Will digital cinema affect the movie industry as digital cameras have revolutionalized the photo industry?
What's the Difference?
According to Nicholas Negroponte in his book "Being Digital," "bits are in, atoms are out."
Digital cinema uses bits and bytes to record, transmit and display video as opposed to chemicals on film.
The quality of digital video has greatly increased since it's advent, but experts disagree whether it is up to the quality standards of film.
Only 50 cinemas around the country and 30 more around the world are equipped with digital projectors so far.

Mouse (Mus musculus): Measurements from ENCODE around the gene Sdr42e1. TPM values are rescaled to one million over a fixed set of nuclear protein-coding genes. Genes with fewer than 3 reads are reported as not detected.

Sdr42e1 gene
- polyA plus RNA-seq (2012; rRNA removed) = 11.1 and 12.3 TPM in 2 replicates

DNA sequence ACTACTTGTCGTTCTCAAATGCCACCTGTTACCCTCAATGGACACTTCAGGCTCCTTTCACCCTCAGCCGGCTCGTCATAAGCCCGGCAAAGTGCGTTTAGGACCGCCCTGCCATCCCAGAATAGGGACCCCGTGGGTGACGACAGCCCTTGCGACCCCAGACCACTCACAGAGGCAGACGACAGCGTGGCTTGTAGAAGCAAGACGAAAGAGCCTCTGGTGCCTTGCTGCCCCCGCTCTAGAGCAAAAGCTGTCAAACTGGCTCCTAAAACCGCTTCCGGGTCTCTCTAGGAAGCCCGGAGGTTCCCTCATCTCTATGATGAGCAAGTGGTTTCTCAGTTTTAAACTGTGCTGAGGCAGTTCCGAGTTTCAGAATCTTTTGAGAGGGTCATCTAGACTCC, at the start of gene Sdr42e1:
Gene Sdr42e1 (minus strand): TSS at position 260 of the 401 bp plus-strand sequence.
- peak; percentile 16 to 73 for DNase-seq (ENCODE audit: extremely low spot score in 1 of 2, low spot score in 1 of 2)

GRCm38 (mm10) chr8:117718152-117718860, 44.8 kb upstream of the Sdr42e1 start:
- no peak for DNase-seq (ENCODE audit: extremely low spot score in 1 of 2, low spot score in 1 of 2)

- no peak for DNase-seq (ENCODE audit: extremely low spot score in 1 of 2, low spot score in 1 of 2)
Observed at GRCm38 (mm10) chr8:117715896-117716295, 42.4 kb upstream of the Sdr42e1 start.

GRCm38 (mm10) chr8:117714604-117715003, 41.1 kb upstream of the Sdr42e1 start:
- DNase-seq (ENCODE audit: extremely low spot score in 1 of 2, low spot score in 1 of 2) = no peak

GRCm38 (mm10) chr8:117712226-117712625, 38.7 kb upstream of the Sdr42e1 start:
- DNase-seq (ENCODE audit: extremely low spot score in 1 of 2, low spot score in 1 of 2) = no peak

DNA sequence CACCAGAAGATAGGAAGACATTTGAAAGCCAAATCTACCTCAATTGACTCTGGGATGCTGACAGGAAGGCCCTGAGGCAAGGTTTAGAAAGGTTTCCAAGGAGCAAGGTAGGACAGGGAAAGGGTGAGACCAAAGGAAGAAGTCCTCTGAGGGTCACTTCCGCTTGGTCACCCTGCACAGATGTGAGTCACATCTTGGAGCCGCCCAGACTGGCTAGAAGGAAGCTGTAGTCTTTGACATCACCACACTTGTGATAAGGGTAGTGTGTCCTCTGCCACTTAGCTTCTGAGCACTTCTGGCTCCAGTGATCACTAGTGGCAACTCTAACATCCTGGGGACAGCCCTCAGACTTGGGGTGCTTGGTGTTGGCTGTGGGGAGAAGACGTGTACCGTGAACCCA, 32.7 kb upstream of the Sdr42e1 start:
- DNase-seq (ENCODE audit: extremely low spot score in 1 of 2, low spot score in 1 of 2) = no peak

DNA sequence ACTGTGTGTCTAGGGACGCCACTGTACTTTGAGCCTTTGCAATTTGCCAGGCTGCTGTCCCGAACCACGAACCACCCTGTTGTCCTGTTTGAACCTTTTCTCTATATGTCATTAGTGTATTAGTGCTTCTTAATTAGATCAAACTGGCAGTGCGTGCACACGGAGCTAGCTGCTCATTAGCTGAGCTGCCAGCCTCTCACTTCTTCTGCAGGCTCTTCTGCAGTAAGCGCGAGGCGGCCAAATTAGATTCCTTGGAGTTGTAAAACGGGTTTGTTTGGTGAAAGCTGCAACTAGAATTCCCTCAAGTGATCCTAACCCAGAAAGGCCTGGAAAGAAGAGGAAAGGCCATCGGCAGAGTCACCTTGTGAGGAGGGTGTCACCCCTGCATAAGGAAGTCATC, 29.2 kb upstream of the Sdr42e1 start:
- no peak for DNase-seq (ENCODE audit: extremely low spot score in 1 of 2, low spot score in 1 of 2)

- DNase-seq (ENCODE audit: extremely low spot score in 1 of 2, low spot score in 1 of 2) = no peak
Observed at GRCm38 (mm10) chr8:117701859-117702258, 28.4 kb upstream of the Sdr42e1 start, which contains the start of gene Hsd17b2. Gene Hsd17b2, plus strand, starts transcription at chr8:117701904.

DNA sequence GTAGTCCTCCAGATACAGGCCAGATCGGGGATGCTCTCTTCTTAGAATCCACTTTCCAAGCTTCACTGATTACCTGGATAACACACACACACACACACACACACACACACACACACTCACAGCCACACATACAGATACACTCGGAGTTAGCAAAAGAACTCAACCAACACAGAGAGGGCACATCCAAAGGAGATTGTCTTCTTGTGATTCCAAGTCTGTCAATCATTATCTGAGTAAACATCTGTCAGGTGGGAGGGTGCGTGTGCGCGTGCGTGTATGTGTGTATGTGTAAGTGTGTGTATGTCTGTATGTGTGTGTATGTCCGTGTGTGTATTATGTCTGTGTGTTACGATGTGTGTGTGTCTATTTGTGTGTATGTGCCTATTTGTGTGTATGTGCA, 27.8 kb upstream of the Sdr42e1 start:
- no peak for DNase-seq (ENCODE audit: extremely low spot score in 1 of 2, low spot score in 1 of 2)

Digital is definitely the future of cinema, but how long it will take to become the standard is anyone's guess.
"Luke, I am your father"
Leave it to George Lucas, director of the famous Star Wars films, to usher in new technology. Lucas has been on the cutting edge of cinema technology since he released the first Star Wars film in 1977, which relied heavily on special effects.
In May of 2002 Lucas released the first big budget live action movie shot entirely on digital video, "Star Wars: Episode II, the Attack of the Clones." It cost Lucas an extra $100 million to record Episode II on digital video. The master copy of the movie resides as a computer file several terabytes in size.
He has also shot his new film, "Star Wars: Episode III, Revenge of the Sith," entirely on digital video and hopes that it will be shown mainly on digital projectors.
Find out more about Sony's HDCAM, the digital camcorder that George Lucas filmed Episode II with.
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|©2004 Tina Hasko|